AbstractTagging is an ever-growing feature of online systems. As more and more content is tagged by users, the resulting “folksonomies” grow and can become unwieldy. The design of tagging systems must take into account how the resulting networks of tags are composed, and what motivated the taggers, in order to best use those tags as an aid toward search on the system.
A literature review was carried out on the topics of folksonomies in general, how they compare with more formal ontologies and how folksonomies can be improved. Studies categorising folksonomy tags were analysed, with particular attention paid to those studies using the resulting categorisation information as a means to infer tagger motivation. A specific strand of the literature review focussed on studies of book-tagging systems.
The aim of this study was to take a particular tagging system, the book website LibraryThing, and analyse the tags on fifty sample books. Long tail tags with a frequency of 2 or less, were ignored for reasons detailed in the research methodology, leaving a total of 13,358 tags to be viewed and categorised. The tag frequency distribution was shown to demonstrate the Zipfian power law. The tag categorisation model indicated that booksonomy taggers generally tag within the categories of “genre/style”, “subject” and “personal task-based”. Users are motivated mainly by their own personal organisational needs, but also by some social impulses towards the other users of the site. As a further component of the study, tags on two specific book genres (non-fiction and young adult) were analysed separately. Patterns such as higher-than-average tagging in the “target reader” category on young adult books became apparent.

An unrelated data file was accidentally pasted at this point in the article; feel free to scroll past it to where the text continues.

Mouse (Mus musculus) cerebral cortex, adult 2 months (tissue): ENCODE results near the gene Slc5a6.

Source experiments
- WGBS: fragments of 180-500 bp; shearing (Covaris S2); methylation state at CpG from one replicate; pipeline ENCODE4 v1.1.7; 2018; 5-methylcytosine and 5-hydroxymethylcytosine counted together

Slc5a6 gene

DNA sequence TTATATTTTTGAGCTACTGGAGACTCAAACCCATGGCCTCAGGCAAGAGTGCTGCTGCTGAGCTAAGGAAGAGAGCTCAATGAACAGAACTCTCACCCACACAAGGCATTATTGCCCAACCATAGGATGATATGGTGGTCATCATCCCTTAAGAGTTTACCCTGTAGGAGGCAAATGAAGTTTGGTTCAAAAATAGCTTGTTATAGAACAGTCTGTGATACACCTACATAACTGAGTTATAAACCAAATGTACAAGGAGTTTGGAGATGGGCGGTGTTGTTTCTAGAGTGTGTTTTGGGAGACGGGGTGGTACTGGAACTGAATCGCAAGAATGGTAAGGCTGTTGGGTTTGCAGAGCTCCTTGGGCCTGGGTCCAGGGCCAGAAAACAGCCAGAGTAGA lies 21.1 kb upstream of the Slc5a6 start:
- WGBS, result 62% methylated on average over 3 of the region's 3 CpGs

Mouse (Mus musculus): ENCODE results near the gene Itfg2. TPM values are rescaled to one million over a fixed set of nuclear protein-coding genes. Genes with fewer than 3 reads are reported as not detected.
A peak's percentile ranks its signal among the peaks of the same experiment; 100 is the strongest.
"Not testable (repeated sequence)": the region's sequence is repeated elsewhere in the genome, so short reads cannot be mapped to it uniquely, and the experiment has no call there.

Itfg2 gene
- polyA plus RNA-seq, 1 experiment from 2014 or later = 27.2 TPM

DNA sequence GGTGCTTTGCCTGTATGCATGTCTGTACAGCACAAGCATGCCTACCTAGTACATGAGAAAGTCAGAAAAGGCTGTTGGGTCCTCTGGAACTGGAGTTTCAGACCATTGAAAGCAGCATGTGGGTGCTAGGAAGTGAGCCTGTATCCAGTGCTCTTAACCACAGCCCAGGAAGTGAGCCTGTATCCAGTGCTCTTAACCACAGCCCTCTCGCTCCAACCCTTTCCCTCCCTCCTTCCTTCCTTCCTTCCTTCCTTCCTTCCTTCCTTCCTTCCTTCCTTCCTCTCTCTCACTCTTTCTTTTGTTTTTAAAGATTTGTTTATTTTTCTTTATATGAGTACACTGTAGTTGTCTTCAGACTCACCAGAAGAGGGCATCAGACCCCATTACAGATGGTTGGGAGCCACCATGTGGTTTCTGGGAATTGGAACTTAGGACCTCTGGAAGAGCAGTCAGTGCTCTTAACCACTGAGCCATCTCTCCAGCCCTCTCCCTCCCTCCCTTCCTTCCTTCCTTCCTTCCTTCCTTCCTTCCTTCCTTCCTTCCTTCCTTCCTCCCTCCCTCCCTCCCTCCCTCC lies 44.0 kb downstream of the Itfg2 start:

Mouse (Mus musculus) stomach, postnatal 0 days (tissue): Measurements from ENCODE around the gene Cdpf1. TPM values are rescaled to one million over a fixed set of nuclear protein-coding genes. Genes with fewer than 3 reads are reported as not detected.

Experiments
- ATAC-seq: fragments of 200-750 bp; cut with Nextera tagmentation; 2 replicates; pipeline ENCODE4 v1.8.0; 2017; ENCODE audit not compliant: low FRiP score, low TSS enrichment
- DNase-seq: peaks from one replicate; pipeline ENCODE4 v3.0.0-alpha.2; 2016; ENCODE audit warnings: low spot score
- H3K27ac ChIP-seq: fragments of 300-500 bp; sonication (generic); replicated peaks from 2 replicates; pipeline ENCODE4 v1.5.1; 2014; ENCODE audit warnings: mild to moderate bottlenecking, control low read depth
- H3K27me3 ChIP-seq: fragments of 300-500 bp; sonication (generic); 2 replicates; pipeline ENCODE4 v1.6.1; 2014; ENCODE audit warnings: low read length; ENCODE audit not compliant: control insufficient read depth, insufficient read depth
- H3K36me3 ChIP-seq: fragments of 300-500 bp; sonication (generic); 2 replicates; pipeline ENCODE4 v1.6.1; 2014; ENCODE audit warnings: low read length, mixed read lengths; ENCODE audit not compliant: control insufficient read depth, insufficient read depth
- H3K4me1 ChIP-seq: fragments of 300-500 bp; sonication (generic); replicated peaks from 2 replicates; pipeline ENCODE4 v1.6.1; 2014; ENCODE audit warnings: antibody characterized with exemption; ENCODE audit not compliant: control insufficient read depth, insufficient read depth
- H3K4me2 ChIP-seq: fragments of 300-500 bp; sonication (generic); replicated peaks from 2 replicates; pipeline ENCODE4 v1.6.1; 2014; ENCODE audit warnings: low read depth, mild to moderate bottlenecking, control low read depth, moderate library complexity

The original research and datasets generated for this study provide further source material as a contribution to the evolving discussion on folksonomies in general, and on booksonomies in particular
|Date of Award||2013|
|Supervisor||Pauline Rafferty (Supervisor)|